Letherette After Dawn
2013 has been a big year for Letherette. Following the release of its eponymous first […]
2013 has been a big year for Letherette. Following the release of its eponymous first full-length and the album’s first single, the woozy “D&T,” the duo has now released its next 12″, After Dawn, which features remixes by Bibio and Barker & Baumecker, as well as a Jimmy Edgar remix of “Restless,” another track from Letherette.
By Letherette standards, “After Dawn” is a subtle production; whereas the duo’s usual club fare is often influenced by French filter house, “After Dawn”‘s slow, steady rhythms, swirling synths, and unobtrusive bass seem to draw inspiration from nu-disco. That’s not to say that “After Dawn” lacks club appeal or is a bad track; it’s well produced, enjoyable, and catchy. It does, however, somewhat suffer from an air of restraint, which is strange for an outfit like Letherette, whose best, most engaging efforts come from trying for bombastic or, alternatively, experimental sounds.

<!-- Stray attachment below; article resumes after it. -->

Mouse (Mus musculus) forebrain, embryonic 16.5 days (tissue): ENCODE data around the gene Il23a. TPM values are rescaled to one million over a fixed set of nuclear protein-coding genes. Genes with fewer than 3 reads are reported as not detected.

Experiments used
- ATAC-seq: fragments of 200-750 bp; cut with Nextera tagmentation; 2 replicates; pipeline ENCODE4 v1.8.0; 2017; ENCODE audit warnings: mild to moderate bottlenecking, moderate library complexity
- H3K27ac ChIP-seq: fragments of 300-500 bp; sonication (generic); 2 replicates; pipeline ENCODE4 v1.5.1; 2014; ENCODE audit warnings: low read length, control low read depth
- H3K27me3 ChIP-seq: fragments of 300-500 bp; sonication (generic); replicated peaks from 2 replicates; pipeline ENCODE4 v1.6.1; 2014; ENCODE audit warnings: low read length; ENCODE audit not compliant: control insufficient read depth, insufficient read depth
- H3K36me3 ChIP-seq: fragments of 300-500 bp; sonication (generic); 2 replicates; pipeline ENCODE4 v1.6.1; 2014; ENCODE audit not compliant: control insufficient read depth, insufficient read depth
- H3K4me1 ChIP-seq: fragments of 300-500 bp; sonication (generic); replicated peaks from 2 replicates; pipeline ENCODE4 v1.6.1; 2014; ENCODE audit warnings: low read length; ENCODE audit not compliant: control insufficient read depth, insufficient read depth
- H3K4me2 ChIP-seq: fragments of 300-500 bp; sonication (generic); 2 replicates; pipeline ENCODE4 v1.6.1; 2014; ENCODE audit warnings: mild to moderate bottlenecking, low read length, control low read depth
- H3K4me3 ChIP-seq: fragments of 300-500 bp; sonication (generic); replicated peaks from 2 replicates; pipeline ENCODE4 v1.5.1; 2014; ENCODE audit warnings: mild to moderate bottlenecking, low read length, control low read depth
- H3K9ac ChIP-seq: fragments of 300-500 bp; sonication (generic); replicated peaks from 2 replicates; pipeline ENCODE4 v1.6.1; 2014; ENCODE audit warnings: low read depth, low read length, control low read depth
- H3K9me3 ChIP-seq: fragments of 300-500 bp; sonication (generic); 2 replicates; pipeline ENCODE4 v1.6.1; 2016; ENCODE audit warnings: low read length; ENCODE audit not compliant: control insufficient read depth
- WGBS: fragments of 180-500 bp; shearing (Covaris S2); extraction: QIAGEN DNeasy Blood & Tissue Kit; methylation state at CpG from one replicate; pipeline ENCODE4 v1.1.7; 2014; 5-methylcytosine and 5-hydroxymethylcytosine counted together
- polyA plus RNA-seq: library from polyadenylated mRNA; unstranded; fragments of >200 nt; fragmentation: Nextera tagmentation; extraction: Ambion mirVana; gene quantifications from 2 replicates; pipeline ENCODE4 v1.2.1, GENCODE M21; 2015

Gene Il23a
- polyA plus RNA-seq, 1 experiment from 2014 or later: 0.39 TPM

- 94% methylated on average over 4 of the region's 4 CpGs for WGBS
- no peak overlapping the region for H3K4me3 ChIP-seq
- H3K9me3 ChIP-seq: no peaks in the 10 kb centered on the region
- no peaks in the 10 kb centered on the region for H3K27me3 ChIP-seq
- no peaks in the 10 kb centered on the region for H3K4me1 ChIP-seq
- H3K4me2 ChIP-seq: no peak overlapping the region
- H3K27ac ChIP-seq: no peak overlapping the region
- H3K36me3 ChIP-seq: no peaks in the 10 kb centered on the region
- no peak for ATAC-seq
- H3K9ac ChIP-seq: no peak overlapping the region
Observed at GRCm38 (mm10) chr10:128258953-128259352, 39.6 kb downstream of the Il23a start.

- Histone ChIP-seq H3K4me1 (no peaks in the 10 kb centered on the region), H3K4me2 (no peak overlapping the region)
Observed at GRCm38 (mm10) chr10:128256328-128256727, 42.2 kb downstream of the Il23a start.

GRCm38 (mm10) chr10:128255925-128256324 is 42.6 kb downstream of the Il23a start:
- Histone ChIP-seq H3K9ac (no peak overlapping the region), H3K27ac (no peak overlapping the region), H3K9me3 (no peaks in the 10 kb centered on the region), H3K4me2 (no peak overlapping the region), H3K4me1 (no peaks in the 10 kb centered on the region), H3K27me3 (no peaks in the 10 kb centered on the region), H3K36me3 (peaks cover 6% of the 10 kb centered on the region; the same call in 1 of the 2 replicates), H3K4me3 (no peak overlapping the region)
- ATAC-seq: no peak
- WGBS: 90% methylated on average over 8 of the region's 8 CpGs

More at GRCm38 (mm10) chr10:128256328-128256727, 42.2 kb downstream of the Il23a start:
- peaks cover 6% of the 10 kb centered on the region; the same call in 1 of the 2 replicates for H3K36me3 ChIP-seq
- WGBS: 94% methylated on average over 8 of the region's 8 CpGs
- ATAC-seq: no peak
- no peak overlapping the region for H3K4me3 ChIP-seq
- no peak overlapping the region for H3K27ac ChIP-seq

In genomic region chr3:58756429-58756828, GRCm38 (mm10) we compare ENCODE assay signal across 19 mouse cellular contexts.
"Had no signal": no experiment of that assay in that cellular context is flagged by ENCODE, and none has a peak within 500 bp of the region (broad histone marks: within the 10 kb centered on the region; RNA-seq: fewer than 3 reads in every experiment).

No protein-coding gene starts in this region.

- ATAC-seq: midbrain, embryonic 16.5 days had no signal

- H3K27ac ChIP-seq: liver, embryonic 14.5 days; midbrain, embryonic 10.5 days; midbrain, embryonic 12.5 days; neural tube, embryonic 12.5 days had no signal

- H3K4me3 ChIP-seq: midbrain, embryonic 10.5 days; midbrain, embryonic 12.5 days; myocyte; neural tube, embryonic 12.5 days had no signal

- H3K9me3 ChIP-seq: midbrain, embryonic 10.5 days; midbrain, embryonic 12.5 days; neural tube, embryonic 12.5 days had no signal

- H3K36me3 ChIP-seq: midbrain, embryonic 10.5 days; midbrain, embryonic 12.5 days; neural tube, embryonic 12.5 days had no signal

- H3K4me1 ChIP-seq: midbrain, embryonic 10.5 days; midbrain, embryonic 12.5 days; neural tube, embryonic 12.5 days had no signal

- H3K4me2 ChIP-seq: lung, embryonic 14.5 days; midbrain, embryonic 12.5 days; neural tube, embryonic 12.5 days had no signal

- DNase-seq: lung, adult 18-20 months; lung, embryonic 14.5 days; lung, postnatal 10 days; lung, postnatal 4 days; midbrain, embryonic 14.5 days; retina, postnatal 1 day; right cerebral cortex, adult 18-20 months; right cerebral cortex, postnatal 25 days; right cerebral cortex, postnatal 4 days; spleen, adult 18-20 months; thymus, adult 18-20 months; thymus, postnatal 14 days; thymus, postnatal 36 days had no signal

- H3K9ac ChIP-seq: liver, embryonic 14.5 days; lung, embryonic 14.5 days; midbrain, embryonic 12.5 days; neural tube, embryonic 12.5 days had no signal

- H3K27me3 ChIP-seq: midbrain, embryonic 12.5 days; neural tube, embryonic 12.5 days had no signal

That said, the remixes here compensate where the original falls flat. Barker & Baumecker provide a particularly interesting take on “After Dawn”; what begins as a punchy house rhythm morphs into a bounding, energetic affair as it’s injected with the duo’s techno leanings. The melody is immersed in a thick coat of wonk, and the originally understated bass morphs into a deep, rumbling growl. Bibio’s rework stands out just as much; the Warp artist strips “After Dawn” of its disco underpinnings, then distills the beat down to a slow, sensual crawl. Syrupy G-funk synths, syncopated bass, and even the occasional guitar flourish are added into the mix, making this version of the track a more intimate affair.
With its chunky 4/4 rhythm, warped synth stabs, and airy female vocals, “Restless,” the record’s b-side, flirts with a house aesthetic. While it isn’t really groundbreaking, it’s engaging and fun, and Jimmy Edgar does a good job of giving the track his own personal touch without losing those vibes or straying far from the dancefloor. He takes a flashy, streetwise approach—especially in regards to percussion—by adding bits of Southern hip-hop skitters to the original’s upbeat house rhythm. The melody and vocals of “Restless” are similarly chopped up and reconstituted, with the synths being stretched, compressed, and warped even further through disjointed yet catchy melodies.
After Dawn may not be the best thing in Letherette’s discography, but that’s not a bad thing. Taken as a whole, it’s not as though either track strives to be anything more than fun or catchy, and both “After Dawn” and “Restless” succeed on those fronts. Even if that wasn’t the case, the ensemble cast of remixers does a good job of picking up the slack and keeping things fresh.